Brandon Lowe finally broke out of his postseason slump and the Tampa Bay Rays built a five-run lead before holding on for a 6-4 victory that evened up the World Series at a game apiece on Wednesday night.
Ahead of tonight’s Game 3 of the Fall Classic at Globe Life Field in Arlington, Texas, we’re using our TVL data to break down each starting pitchers’ repertoire, how their pitches move, and how they intend to use them to attack hitters.
TVL tracks pitch type (T), velocity (V) and location (L) for each pitcher and records the data into categories such as usage percentage of a specific pitch, the average velocity of each pitch type and the percentage a batter hits the ball on the ground against that pitch. It’s also used to determine the actual intent of each pitch, which is a key component of metrics like Command+.
So here’s how the mound matchup between Walker Buehler of the Los Angeles Dodgers and Charlie Morton of the Rays looks through the lens of TVL data (through LDS games). The intent graphics are from the pitcher’s viewpoint, while the movement charts are from the catcher’s perspective:
Buehler isn’t afraid to use any of his pitches against left-handers or right-handers, but he’s going to throw far more four-seamers than any other pitch no matter the situation.
It’s an explosive pitch that can touch 100 and has excellent ride (see below) that makes it by far his best pitch.
It’s always fun when a pitcher throws three breaking balls and Buehler adds an extra element by varying the velocity on all three of his breakers. So he can hit any velocity from 79-96 with some sort of glove-side movement.
Outside of the occasional backdoor cutter, Buehler pretty much only throws his slider and cutter to his glove-side. However, his curve (above) is a different story. He’ll generally look to bury it with two strikes, but he’s comfortable throwing it to either side of the zone.
This should be an important pitch for Buehler tonight. He’s been successful in generating whiffs with it all year, but he’s also given up a lot of hard contact on it.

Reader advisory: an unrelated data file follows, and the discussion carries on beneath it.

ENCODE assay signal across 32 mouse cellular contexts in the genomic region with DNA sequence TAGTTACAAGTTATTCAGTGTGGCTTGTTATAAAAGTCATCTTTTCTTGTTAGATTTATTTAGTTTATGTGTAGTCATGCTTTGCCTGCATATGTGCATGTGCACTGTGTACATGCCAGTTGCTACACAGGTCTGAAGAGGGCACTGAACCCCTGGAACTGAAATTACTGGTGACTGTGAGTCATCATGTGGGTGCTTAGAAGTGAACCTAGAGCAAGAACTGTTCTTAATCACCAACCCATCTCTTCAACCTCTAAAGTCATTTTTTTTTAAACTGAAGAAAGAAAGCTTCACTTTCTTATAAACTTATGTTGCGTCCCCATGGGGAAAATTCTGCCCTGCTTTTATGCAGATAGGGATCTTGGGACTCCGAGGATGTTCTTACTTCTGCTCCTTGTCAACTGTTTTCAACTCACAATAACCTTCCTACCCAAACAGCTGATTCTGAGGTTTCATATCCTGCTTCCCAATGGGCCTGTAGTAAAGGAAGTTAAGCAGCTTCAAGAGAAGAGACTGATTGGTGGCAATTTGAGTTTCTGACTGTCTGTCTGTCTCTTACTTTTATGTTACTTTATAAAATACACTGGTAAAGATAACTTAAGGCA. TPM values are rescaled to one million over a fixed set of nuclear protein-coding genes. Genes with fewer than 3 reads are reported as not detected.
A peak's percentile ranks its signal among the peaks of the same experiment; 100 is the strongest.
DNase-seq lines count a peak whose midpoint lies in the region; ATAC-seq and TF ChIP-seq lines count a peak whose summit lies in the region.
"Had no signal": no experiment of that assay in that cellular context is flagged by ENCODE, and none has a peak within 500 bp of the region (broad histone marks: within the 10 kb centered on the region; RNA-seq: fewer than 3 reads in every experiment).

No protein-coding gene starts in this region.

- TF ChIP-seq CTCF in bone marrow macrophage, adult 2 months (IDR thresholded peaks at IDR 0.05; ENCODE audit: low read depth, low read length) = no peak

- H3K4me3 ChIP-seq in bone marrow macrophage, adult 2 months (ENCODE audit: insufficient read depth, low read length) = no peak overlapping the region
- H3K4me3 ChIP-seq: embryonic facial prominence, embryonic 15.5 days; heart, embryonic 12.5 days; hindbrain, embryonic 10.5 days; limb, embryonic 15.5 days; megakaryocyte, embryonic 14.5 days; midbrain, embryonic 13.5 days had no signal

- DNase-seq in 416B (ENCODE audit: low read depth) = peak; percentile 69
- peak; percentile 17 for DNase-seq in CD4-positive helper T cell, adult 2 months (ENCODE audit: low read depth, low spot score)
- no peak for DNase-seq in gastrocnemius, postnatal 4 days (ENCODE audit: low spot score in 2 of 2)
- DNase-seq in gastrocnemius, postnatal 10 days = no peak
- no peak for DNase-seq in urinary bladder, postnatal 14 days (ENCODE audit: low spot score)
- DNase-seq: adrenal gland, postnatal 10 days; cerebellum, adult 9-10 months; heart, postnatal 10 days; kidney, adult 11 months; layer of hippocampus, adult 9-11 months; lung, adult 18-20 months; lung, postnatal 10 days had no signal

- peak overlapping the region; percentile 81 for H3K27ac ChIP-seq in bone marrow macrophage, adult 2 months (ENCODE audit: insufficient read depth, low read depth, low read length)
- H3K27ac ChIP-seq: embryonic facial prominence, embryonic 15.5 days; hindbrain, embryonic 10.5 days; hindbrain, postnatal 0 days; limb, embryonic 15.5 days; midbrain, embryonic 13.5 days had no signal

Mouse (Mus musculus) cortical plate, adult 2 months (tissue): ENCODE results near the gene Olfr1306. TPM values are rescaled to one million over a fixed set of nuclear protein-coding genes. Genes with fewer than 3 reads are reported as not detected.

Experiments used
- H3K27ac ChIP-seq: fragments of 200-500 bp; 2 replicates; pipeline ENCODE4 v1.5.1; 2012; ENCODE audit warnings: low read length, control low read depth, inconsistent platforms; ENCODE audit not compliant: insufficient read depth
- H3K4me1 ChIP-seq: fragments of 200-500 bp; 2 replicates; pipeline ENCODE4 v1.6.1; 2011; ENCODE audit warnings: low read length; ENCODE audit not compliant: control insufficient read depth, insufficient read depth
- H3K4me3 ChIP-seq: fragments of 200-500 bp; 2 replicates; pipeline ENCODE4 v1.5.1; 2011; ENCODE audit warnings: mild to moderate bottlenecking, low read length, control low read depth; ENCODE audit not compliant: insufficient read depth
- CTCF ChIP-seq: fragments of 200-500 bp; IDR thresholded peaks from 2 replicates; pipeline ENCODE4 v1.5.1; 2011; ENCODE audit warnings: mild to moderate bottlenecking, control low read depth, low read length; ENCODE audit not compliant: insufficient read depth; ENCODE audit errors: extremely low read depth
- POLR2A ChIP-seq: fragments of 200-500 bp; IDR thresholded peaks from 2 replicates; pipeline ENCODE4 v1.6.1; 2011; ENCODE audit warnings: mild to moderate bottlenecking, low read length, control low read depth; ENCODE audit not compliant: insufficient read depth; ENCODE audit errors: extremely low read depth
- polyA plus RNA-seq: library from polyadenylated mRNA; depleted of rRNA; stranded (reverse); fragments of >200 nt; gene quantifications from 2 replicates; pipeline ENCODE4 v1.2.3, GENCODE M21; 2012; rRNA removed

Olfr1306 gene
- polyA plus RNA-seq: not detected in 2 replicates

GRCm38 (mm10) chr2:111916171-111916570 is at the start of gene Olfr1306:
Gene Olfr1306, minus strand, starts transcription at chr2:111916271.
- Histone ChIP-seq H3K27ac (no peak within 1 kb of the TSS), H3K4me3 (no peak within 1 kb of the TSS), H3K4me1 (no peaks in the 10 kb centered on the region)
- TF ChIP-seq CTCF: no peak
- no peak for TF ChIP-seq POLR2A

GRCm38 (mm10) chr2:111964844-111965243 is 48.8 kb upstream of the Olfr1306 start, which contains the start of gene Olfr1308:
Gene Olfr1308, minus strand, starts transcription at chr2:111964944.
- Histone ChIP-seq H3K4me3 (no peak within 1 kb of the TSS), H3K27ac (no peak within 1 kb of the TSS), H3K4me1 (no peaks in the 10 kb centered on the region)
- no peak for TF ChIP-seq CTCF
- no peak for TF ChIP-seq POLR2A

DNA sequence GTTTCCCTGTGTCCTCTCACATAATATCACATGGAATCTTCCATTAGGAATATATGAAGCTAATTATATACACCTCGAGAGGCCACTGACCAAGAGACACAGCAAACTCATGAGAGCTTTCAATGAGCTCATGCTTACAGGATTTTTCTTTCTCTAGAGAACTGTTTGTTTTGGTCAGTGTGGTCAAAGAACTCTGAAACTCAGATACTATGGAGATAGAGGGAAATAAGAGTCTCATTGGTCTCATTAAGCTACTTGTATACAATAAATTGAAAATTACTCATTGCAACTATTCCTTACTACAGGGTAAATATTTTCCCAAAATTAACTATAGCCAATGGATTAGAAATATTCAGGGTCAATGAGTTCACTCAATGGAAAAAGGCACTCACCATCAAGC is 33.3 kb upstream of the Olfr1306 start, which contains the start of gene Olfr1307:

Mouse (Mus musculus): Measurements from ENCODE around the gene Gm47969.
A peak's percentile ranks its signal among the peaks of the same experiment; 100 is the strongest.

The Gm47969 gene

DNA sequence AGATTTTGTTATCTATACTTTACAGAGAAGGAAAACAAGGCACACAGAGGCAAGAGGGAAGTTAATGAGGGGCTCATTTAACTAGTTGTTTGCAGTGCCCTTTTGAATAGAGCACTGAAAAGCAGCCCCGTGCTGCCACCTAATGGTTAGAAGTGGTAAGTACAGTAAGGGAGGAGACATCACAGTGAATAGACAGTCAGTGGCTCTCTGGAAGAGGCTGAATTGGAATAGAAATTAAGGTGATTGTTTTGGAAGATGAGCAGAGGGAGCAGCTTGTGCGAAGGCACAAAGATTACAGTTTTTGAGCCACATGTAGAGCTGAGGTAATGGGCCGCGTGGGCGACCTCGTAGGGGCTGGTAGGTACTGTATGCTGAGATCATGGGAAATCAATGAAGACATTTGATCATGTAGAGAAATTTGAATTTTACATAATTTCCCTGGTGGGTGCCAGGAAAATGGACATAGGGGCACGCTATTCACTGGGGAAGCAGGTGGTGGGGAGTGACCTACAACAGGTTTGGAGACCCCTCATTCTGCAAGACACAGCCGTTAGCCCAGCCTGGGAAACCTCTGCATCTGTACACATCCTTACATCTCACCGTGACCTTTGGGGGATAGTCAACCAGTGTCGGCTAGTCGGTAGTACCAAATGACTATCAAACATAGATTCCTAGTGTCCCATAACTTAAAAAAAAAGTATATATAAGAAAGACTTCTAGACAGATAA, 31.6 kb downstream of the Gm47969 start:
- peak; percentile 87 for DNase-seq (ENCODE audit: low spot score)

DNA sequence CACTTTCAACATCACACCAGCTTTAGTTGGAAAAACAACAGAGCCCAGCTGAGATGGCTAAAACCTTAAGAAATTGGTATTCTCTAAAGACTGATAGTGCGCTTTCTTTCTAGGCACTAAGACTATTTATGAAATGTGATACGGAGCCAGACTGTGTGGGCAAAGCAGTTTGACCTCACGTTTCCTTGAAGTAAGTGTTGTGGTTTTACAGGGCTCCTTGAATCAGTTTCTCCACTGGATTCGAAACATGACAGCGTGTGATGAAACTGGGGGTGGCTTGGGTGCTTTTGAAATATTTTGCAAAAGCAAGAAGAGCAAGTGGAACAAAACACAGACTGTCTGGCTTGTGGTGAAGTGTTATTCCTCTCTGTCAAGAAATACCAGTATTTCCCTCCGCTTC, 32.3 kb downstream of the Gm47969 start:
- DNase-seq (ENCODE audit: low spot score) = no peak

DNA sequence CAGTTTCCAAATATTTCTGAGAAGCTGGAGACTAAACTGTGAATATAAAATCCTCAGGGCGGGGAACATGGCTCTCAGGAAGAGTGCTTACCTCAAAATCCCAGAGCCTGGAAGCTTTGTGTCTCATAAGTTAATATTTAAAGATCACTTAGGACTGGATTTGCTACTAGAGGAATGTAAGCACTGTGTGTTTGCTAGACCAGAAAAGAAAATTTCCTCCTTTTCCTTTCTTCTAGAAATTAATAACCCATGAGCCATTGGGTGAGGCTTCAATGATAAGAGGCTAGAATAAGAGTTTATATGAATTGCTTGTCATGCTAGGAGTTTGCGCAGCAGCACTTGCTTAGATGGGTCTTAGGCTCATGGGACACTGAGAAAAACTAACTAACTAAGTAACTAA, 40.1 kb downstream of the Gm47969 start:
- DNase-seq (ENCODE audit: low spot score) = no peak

Morton was once a low 90s sinker-baller that remodeled himself to be a carbon copy of the great Roy Halladay, but he hasn’t been that guy for a long time. The heavy sinker is still a big part of his arsenal against right-handers (36% vs. RHH), but half of his pitches against lefties will be four-seamers.
His wicked curveball is still his main out pitch, and his cutter has really morphed into more of a slider based on movement at this stage of his career.
For the most part, the starters in this series so far have been pitchers with great ride on their four-seamers and 12-to-6 or 11-to-5 curveballs. Morton breaks that trend, with a little more run on his four-seamer and a massive two-plane break on his curve.
As mentioned earlier, he still gets excellent movement on his two-seamer as well.
The Dodgers are likely to have five or six left-handed batters in the lineup, and they’re going to have to be prepared to hit all over the zone tonight.
In typical Rays fashion, Morton will use a ton of four-seamers and the occasional cutter at or above the top of the zone. He’ll also throw a bunch of curves around the knees and mix in some cutters and changeups.
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